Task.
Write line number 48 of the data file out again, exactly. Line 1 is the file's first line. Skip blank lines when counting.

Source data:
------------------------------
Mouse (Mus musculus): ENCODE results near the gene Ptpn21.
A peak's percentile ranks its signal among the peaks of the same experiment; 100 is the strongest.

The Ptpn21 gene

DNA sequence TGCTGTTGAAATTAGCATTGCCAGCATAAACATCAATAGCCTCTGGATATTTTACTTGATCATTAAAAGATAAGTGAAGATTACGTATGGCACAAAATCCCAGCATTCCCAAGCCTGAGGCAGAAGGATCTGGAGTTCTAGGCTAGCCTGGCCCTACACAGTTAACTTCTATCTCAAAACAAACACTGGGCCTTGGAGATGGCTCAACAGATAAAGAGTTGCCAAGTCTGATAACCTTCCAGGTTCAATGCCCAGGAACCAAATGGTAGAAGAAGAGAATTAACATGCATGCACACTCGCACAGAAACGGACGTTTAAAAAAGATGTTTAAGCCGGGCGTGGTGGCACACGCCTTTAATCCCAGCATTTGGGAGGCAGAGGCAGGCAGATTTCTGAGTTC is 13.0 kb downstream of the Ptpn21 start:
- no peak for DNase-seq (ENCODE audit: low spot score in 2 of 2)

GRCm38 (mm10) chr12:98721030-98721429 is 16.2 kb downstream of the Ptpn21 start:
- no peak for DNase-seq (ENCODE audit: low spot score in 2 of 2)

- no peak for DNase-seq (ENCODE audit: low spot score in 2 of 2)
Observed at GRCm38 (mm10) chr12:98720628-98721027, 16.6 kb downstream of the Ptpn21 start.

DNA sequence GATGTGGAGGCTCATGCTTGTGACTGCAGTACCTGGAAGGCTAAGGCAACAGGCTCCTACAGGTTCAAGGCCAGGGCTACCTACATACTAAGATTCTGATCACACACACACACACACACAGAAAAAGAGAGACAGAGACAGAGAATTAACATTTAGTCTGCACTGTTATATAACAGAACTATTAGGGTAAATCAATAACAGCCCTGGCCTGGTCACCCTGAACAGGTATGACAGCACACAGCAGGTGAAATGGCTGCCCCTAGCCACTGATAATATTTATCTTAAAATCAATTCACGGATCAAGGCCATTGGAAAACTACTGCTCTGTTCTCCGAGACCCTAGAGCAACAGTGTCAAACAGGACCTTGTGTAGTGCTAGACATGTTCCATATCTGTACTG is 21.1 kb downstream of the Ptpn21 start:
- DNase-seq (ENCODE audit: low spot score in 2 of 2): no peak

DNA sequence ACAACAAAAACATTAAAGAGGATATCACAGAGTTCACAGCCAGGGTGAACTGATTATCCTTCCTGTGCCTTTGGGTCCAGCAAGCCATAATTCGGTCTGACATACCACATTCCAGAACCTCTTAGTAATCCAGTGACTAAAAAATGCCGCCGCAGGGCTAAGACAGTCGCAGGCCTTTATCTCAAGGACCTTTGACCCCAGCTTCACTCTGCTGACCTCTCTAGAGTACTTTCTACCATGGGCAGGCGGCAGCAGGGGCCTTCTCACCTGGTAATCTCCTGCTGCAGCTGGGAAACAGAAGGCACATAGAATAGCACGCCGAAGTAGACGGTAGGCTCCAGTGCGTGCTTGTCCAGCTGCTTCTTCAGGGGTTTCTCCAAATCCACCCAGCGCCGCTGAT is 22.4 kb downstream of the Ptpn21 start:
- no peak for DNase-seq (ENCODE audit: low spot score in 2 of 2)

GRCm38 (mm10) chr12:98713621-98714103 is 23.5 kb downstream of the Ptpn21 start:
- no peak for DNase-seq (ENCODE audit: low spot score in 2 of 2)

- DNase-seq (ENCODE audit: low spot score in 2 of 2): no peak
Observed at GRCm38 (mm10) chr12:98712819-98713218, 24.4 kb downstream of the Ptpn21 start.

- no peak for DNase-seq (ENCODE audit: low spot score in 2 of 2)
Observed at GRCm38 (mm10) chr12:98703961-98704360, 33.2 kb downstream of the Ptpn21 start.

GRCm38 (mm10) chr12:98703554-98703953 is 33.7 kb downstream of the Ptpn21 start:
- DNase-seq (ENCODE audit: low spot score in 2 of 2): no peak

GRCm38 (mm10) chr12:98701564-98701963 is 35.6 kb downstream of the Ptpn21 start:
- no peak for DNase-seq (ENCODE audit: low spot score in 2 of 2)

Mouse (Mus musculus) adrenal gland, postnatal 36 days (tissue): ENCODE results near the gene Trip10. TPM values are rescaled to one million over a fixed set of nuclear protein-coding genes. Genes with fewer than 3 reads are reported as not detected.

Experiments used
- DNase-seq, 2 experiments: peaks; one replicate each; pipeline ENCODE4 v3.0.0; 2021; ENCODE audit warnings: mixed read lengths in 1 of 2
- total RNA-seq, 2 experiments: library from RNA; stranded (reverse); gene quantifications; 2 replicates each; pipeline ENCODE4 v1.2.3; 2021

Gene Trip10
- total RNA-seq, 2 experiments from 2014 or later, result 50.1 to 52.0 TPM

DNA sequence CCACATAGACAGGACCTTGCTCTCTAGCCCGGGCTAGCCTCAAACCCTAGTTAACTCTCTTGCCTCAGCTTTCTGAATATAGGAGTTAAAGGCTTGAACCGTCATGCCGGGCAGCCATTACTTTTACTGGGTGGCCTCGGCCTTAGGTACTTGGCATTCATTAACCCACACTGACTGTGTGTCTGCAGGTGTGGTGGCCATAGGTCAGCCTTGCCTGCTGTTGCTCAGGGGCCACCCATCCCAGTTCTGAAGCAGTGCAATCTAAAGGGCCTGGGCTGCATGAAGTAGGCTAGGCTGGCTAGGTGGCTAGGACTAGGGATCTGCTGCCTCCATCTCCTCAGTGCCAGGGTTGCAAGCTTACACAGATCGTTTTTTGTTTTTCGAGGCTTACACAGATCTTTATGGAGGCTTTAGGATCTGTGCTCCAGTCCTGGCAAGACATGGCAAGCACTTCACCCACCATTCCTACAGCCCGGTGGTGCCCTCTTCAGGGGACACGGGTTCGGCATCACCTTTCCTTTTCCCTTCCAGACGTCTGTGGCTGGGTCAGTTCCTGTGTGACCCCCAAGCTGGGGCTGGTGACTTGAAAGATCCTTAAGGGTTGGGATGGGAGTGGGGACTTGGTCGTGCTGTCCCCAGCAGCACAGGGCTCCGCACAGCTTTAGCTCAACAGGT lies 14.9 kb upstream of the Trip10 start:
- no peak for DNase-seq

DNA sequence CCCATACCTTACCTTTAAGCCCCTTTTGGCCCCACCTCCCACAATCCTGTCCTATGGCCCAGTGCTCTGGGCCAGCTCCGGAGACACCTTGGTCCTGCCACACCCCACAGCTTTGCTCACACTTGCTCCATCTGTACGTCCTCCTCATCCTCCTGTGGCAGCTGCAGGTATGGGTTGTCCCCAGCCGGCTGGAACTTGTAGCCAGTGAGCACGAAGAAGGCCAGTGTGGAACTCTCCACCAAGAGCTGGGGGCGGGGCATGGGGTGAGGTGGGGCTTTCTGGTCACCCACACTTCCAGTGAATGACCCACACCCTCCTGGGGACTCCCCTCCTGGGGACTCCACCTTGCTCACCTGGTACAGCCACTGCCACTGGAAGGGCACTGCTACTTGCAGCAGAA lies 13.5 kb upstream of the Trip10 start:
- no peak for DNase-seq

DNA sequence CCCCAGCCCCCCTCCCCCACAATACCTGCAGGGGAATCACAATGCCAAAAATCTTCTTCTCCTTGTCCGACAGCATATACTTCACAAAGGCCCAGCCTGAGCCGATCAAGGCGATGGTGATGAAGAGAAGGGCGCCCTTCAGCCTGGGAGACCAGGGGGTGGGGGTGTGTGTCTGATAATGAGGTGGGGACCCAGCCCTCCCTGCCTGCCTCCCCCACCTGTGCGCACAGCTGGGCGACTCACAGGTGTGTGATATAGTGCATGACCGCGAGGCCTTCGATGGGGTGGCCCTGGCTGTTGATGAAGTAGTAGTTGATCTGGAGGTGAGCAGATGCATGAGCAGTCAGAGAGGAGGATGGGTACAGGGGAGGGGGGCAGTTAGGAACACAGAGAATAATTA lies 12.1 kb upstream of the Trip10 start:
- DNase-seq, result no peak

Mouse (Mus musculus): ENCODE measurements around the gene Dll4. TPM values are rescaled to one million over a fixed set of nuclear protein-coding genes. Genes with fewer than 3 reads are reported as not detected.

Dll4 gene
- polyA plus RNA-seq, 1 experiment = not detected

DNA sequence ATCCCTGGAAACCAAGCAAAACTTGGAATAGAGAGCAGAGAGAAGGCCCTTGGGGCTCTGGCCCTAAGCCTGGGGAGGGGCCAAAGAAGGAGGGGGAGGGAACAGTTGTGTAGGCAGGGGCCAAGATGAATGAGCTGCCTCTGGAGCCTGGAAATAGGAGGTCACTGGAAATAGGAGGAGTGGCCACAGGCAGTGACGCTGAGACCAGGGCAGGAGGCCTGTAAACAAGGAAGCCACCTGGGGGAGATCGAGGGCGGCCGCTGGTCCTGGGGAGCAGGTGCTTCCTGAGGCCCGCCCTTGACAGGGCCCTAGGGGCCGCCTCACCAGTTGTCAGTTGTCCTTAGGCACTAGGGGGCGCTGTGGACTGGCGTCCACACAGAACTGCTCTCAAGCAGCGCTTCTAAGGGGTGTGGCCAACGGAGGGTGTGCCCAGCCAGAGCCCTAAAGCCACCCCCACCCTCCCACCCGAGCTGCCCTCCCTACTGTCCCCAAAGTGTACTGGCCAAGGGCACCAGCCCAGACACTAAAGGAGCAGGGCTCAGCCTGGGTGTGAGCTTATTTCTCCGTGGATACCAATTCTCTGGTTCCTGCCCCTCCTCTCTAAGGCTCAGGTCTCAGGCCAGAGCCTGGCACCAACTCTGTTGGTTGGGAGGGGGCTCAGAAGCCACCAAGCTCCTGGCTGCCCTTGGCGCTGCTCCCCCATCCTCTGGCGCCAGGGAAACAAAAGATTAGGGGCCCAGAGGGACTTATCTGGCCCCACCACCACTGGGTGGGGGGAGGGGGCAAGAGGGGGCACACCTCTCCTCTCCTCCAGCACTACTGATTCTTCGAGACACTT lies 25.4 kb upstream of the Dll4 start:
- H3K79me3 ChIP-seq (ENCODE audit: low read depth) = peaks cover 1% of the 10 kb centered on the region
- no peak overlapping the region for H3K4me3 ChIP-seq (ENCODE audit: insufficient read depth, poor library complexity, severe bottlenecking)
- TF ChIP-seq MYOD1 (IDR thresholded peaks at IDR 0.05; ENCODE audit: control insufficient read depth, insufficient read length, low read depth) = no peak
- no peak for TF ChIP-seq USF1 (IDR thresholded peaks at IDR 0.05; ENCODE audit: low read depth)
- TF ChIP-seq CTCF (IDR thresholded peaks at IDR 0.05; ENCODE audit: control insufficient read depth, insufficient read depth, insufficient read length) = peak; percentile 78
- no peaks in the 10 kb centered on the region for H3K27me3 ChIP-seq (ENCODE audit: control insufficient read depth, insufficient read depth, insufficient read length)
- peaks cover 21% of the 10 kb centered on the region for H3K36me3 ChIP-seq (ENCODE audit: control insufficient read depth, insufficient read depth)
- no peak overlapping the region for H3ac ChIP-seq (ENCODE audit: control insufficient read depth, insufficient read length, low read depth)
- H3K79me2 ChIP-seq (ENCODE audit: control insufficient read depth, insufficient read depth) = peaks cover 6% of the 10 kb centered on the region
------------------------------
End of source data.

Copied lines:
- H3K79me2 ChIP-seq (ENCODE audit: control insufficient read depth, insufficient read depth) = peaks cover 6% of the 10 kb centered on the region